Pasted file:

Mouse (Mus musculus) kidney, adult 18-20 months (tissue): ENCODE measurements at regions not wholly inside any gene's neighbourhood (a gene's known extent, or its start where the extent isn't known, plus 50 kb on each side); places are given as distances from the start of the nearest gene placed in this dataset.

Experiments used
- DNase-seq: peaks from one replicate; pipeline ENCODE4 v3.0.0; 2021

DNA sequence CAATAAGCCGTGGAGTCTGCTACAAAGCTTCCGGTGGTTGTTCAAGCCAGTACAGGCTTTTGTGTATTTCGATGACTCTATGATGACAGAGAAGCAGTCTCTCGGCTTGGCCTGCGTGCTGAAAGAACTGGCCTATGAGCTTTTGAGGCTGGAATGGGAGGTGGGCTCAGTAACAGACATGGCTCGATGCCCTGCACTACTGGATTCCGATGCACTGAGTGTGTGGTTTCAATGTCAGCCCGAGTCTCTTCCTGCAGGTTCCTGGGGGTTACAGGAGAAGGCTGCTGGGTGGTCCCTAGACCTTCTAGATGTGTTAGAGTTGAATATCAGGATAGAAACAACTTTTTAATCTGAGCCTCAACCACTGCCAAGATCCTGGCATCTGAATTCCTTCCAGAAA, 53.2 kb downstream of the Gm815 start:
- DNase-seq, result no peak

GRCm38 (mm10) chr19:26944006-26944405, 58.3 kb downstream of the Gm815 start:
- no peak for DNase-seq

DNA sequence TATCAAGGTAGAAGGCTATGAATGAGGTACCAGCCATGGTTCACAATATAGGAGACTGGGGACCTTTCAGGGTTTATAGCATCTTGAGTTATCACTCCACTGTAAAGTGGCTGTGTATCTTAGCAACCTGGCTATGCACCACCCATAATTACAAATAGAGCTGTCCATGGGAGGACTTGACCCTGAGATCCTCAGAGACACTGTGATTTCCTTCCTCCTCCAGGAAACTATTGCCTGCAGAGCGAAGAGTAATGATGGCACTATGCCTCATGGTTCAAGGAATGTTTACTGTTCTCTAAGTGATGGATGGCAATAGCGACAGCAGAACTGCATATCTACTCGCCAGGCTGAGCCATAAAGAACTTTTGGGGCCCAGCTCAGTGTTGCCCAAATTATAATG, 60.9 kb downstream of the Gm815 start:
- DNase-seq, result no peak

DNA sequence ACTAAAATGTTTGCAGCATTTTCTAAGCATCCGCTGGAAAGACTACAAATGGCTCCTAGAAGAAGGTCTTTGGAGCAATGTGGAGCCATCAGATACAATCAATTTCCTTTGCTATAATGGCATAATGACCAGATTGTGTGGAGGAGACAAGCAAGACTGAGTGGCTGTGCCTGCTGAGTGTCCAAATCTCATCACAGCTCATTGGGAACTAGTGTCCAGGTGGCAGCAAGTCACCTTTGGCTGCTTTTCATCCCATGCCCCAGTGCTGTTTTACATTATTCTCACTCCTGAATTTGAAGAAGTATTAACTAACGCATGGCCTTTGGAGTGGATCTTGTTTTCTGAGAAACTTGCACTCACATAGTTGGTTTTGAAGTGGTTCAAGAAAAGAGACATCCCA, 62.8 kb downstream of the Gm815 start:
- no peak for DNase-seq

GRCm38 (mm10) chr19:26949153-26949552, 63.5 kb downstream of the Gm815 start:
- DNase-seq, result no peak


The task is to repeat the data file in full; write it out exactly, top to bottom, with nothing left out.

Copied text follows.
Mouse (Mus musculus) kidney, adult 18-20 months (tissue): ENCODE measurements at regions not wholly inside any gene's neighbourhood (a gene's known extent, or its start where the extent isn't known, plus 50 kb on each side); places are given as distances from the start of the nearest gene placed in this dataset.

Experiments used
- DNase-seq: peaks from one replicate; pipeline ENCODE4 v3.0.0; 2021

DNA sequence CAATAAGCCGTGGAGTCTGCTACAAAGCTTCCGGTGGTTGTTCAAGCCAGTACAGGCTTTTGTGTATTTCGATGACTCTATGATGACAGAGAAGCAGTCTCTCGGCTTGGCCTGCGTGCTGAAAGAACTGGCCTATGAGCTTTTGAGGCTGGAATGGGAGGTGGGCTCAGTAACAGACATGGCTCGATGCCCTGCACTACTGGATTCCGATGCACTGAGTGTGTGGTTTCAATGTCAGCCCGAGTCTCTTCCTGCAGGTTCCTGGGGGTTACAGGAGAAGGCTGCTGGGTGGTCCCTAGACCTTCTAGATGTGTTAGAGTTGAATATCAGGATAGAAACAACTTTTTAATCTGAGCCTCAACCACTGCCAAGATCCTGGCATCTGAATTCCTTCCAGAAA, 53.2 kb downstream of the Gm815 start:
- DNase-seq, result no peak

GRCm38 (mm10) chr19:26944006-26944405, 58.3 kb downstream of the Gm815 start:
- no peak for DNase-seq

DNA sequence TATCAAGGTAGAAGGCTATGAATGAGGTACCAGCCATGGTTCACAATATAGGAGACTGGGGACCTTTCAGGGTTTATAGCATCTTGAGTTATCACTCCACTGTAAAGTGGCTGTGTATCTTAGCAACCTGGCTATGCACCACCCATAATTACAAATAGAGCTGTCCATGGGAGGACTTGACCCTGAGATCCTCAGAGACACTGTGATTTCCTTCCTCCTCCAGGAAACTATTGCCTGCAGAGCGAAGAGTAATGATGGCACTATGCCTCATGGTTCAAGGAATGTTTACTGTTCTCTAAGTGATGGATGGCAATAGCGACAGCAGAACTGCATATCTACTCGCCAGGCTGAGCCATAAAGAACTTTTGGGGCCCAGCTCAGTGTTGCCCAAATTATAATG, 60.9 kb downstream of the Gm815 start:
- DNase-seq, result no peak

DNA sequence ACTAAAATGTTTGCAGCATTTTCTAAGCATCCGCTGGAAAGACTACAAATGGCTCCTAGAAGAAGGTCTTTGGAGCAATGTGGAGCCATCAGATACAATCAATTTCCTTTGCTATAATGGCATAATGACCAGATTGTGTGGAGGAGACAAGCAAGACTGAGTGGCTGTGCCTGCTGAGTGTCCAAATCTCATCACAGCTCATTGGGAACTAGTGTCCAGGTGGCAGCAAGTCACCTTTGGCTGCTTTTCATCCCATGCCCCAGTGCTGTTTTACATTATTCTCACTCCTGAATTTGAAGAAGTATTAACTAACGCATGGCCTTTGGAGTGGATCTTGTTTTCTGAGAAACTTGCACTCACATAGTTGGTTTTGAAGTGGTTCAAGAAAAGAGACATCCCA, 62.8 kb downstream of the Gm815 start:
- no peak for DNase-seq

GRCm38 (mm10) chr19:26949153-26949552, 63.5 kb downstream of the Gm815 start:
- DNase-seq, result no peak